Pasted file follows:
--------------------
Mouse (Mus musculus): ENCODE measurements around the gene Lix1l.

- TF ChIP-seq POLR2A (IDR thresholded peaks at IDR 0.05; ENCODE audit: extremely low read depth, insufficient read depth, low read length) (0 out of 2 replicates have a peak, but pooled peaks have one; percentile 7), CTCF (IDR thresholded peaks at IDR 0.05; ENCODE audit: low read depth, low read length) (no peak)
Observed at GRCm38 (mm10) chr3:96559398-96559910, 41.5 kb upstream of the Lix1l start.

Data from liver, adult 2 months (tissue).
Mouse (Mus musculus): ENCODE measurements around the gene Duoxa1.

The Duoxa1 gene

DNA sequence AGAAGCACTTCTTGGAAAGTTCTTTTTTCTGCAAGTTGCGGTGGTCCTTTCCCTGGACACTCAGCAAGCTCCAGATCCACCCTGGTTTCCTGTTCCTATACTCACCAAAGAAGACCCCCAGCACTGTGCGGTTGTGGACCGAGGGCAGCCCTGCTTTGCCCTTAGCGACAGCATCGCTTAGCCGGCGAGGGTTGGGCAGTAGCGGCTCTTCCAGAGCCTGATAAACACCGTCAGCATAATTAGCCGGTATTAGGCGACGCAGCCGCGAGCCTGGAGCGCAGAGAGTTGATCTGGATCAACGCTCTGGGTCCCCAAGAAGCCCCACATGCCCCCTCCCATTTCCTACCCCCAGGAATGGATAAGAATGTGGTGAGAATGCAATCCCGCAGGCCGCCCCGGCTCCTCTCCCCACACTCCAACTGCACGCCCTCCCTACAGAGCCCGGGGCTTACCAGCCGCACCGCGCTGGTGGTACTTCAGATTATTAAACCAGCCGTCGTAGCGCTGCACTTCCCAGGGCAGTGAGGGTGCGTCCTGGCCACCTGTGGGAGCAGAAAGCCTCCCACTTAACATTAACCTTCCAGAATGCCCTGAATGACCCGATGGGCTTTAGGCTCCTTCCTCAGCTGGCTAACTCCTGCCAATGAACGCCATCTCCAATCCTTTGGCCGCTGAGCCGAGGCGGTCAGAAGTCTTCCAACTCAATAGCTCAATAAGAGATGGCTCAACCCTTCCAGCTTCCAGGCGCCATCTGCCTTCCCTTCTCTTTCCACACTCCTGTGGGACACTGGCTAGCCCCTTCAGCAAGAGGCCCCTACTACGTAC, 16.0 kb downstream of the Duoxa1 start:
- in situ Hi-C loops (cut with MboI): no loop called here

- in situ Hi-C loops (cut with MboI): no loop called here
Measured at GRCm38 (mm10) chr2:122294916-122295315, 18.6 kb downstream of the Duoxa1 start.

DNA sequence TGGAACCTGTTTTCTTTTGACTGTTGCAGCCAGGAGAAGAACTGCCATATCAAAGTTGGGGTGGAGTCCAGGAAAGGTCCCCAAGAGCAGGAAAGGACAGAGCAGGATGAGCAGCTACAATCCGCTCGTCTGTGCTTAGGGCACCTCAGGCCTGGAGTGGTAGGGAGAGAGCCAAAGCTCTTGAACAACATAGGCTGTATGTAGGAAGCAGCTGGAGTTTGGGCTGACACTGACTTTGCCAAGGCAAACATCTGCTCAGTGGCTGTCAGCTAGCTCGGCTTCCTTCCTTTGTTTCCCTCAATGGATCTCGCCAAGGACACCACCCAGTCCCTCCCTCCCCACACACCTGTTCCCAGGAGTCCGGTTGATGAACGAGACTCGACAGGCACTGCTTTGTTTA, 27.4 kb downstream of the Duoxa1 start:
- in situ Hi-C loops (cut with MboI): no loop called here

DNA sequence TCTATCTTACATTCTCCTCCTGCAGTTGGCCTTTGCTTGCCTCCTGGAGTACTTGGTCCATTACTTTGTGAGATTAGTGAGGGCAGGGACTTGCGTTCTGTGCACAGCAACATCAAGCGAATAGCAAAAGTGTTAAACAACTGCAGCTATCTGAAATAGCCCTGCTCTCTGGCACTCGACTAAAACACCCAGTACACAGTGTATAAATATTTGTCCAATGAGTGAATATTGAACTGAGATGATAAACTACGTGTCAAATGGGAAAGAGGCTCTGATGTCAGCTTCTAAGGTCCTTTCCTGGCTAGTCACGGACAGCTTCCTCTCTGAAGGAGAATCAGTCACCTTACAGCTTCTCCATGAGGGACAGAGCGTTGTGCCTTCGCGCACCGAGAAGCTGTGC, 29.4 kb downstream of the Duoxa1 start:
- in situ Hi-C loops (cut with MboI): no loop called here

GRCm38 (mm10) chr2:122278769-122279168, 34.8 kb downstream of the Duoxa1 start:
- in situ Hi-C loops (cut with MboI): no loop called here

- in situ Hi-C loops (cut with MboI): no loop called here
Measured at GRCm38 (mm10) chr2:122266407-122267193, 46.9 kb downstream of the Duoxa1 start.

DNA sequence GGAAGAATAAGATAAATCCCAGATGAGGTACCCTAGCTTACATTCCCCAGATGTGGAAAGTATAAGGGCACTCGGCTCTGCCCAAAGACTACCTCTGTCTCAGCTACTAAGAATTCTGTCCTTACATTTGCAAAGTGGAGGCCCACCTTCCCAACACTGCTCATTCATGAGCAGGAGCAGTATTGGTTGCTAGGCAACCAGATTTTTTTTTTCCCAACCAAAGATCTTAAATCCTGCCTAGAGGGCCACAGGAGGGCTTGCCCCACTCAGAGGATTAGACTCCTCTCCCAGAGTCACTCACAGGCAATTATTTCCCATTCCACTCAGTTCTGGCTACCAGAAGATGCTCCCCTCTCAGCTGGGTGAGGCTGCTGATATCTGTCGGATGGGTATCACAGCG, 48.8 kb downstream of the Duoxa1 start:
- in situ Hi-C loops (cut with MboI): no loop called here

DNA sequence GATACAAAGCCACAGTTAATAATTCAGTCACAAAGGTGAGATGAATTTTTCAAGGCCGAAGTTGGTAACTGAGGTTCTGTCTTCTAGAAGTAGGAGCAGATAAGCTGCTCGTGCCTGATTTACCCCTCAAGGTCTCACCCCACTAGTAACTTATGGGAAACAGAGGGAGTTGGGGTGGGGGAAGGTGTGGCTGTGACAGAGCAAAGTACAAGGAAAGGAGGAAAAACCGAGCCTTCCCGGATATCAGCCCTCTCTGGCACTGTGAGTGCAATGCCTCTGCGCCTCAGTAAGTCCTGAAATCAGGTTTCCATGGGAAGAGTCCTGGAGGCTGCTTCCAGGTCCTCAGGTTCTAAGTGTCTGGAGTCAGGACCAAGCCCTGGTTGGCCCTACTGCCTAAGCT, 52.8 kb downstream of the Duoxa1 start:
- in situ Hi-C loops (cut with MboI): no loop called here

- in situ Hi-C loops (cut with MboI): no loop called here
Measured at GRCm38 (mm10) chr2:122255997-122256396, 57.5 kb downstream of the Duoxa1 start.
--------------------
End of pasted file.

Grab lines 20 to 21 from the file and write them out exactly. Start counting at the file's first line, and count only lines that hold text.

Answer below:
- in situ Hi-C loops (cut with MboI): no loop called here

DNA sequence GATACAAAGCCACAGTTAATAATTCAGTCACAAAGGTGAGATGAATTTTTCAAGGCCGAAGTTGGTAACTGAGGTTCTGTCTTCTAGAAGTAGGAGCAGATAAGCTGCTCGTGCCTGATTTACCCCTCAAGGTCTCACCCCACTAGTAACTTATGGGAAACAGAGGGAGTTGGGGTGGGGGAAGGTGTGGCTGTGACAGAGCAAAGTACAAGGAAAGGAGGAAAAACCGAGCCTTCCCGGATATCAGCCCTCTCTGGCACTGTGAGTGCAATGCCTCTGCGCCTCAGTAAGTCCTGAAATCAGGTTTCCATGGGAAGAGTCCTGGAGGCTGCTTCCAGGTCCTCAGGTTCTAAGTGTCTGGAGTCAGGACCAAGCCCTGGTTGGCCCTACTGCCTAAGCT, 52.8 kb downstream of the Duoxa1 start: